Sameni said the patent activity related to bitcoin and the blockchain is "not that active" compared to other techs like WiFi or bluetooth, but the growth has been exponential in the past few years, and companies are filing aggressively for fundamental and foundational platforms. He cautioned that some of the patents he reviewed may overlap — involving both bitcoin and blockchain. And there is also an 18 month gap between the time patent applications are filed and published so it's likely that a lot of recent patent activity related to the blockchain boom has yet to surface.
"The problem is that if the PTO is issuing too many foundational patents, defensive collection of patents won't help avoid the patent trolls," Lemley said. "There do seem to be a large number of companies claiming some pretty fundamental [blockchain] technologies," he added.
Bessen, while not a blockchain expert specifically, has written widely on innovation and intellectual property and said some of the blockchain patents concern him — precisely for being overly broad. Patents can be designed to take a trivial idea and describe it in a different way, and that can lead to no one knowing the exact scope of what it covers.
"It can go far beyond what the inventor actually did," Bessen said.
As an example, he cited a patent awarded for a system to make payments over an internet browser that used blockchain as a form of encryption. People have used encryption before the blockchain and Bessen said it seems "fairly obvious" that a browser with a secure form of communication is not novel and should not lead to a patent being granted. But he added that a security component with blockchain may look novel to the patent office and once granted, it can be expensive to attempt to overturn the patent.
"Some trolls are bottom feeders and send out thousands of letters, can be tens of thousands of letters, for a few thousand bucks each, and lots of people paid up in those cases," Bessen said.
The history of the software industry's first boom includes a troubling precedent that resulted in thousands of "crap patents," Bessen said, being granted to cover digital payment methods. Many patents ultimately acquired by patent trolls led to lawsuits against businesses large and small challenging any e-commerce transactions, and the courts sided with the patent trolls.
"The big problem is this creates risk for the real innovators, the guy who is actually innovating has to pay off patent trolls who have not invented anything," Bessen said.
Recent Supreme Court rulings have eliminated the most extreme excesses of the tech patent wars, and it is now much harder to get a patent that is no more than a form of taking something already being done for years and doing it on a computer.
The open-source model has also had its stumbles.
A recent review of the open-source blockchain efforts by Deloitte and the software collaboration platform GitHub found that a majority of the open-source experiments have failed. More than 26,000 open-source blockchain projects were created on GitHub in 2016, according to research by Deloitte, but just 8 percent of these projects remain active
Several large banks, including J.P. Morgan and Goldman Sachs, had been involved in a big open-source blockchain project, R3, but it saw those banks and others drop out last year.
In the tech-sector failure has always been an important part of innovation, or as Spanos said of the Deloitte/GitHub findings, "So what? ... Edison had 1,000 lightbulb projects that failed."
IBM developed a new blockchain-based payment platform to speed up cross-border payments earlier this year. A number of international banks collaborated on the project, including BBVA, Bank Danamon and National Australia Bank. Hong Kong and Singapore's central banks agreed to work together on a cross-border trade finance network based on blockchain technology.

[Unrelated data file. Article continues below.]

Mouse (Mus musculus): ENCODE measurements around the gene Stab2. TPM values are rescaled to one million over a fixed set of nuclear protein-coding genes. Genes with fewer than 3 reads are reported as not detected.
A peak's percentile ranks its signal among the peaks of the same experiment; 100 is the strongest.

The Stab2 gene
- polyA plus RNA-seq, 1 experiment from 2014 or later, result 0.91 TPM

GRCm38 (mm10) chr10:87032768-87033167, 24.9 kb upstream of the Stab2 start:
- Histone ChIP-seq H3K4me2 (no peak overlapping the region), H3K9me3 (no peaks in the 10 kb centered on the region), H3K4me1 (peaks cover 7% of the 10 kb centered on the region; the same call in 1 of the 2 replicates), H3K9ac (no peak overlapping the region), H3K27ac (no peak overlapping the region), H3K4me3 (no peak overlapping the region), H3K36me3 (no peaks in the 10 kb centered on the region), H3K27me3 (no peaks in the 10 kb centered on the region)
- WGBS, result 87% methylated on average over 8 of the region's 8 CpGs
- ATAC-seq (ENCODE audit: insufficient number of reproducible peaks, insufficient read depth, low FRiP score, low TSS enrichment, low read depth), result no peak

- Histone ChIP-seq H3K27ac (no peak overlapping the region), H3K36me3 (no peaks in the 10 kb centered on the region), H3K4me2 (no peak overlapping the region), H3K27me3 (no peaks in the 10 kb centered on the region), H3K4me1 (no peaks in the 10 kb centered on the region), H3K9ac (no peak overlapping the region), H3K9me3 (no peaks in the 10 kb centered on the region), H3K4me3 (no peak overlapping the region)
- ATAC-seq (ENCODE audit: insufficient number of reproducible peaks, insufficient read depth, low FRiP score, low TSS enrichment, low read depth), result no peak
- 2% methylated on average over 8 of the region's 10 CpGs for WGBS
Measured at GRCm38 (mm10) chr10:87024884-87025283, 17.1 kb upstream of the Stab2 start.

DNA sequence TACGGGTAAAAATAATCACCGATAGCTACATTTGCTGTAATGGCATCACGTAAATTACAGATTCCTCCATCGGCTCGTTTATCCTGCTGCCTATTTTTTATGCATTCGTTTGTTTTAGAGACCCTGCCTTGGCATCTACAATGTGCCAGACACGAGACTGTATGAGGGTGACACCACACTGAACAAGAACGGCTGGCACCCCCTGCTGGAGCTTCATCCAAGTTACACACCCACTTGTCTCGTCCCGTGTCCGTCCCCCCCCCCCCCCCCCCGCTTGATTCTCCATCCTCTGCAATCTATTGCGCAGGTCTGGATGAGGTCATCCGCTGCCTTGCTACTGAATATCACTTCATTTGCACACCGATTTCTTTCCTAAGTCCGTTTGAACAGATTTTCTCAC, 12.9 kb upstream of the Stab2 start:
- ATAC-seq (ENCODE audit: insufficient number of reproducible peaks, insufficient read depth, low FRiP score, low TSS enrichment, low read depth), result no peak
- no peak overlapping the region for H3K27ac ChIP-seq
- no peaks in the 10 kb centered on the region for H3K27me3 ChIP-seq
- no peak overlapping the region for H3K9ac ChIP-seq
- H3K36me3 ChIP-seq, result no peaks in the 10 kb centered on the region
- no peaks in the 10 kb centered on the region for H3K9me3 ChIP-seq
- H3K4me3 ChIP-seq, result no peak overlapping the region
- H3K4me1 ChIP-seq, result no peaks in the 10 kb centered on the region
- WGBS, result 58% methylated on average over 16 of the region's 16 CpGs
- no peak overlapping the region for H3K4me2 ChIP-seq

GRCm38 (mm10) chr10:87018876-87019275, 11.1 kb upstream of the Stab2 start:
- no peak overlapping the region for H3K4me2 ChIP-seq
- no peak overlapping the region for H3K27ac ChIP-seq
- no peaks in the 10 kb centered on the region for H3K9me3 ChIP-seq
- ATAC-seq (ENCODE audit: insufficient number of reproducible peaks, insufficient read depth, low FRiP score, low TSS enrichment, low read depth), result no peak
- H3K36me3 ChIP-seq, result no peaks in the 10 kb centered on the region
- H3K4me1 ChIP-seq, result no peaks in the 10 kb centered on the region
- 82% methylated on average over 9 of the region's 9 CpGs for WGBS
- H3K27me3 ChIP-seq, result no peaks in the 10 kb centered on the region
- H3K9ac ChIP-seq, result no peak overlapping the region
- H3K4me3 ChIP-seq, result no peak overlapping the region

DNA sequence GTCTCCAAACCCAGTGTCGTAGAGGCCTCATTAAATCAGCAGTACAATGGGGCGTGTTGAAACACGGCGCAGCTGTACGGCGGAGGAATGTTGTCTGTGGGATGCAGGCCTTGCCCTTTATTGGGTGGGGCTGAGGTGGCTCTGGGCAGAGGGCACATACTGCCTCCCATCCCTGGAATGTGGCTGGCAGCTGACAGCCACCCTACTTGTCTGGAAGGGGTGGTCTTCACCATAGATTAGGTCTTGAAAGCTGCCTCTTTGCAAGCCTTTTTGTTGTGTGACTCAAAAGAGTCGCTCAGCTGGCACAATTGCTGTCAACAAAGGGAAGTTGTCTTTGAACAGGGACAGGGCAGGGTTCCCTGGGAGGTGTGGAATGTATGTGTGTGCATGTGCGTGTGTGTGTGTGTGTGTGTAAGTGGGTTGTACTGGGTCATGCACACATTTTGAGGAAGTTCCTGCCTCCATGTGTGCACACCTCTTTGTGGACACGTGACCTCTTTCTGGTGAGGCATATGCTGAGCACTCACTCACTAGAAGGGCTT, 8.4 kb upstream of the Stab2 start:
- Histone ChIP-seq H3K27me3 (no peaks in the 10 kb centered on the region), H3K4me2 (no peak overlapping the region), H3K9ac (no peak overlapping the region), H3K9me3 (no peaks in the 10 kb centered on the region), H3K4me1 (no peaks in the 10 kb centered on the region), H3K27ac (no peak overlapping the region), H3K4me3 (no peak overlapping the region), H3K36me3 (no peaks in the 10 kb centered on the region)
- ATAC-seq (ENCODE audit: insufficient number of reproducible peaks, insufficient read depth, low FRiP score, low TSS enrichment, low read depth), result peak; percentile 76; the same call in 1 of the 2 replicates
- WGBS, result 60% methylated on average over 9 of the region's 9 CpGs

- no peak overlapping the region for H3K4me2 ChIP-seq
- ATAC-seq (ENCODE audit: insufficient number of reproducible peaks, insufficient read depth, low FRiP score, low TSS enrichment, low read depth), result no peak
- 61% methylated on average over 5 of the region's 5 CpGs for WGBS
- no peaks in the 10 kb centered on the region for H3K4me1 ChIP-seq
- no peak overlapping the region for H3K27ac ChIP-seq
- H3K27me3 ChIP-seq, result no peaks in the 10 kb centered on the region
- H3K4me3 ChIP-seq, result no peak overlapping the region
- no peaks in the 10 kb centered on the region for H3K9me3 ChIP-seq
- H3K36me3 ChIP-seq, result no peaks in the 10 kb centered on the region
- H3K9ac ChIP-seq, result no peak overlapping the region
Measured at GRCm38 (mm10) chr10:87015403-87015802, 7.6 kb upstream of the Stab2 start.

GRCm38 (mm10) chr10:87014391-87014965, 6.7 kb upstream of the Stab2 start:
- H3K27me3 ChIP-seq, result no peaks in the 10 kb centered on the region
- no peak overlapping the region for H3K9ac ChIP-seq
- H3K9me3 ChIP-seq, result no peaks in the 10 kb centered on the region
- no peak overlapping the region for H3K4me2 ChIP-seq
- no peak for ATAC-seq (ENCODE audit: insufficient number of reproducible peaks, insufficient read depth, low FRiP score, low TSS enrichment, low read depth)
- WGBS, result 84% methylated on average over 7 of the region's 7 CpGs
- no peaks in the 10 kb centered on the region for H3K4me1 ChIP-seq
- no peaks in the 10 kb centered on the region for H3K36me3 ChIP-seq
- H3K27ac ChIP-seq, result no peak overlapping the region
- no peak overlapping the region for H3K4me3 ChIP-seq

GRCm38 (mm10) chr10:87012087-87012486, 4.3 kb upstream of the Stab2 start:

In building blockchain systems, including one partnership with food giants Nestlé, Unilever and Walmart for a blockchain-based food safety tracking system, IBM has used Hyperledger Fabric, an open-source blockchain framework overseen by the Linux Foundation. For its banking system, IBM partnered with nonprofit blockchain organization Stellar.
The big banks would be a likely target for a patent troll as the blockchain use increases — the banks have been targets in the past, Bessen said, citing suits against banks for check imaging technology.
"The bet is that over the next five years, how we transact and commercially interact is going to change, particularly where intermediaries are involved. Banks and financial institutions are obvious candidates — but there are many more," Spangenberg wrote in his blog post. He continued: "By 2017, the crazy ideas started to slow down and the better ones took over. I began assembling the team of programmers, data scientists, communications specialists and patent wonks we would need to implement and create a new business model that intelligently captures the power of blockchain in the patent space."
With all the development in the digital currency space, it's still early days, and there is no way to know how a patent war will play out. Spanos said only early patent holders are the ones that are probably protected, "as opposed to somebody who might have filed something last weekend." He added, "Challengers can try to arrive with a ton of money and the best lawyers, but they'll be wasting their time."
"Patent trolls are unfortunately a cost of innovating today," said Lemley.
Patent trolls are most successful when they can target companies that are cash rich and put up a long and drawn-out fight over it. "The whole game is to make litigation costly before you even get into it," Bessen said.
He added, "If they can find out who to target, it could be more like a speculative bet."
That has a very "bitcoin" ring to it, but Spanos is sure that no matter where a patent war in the blockchain leads, there is one group assured of cashing in: "Patent lawyers are the ones who get paid from all this strife," he said.
This story has been updated to include comments from Erich Spangenberg on how his firm plans to use blockchain, and data from Patexia on the top holders of blockchain and bitcoin patents.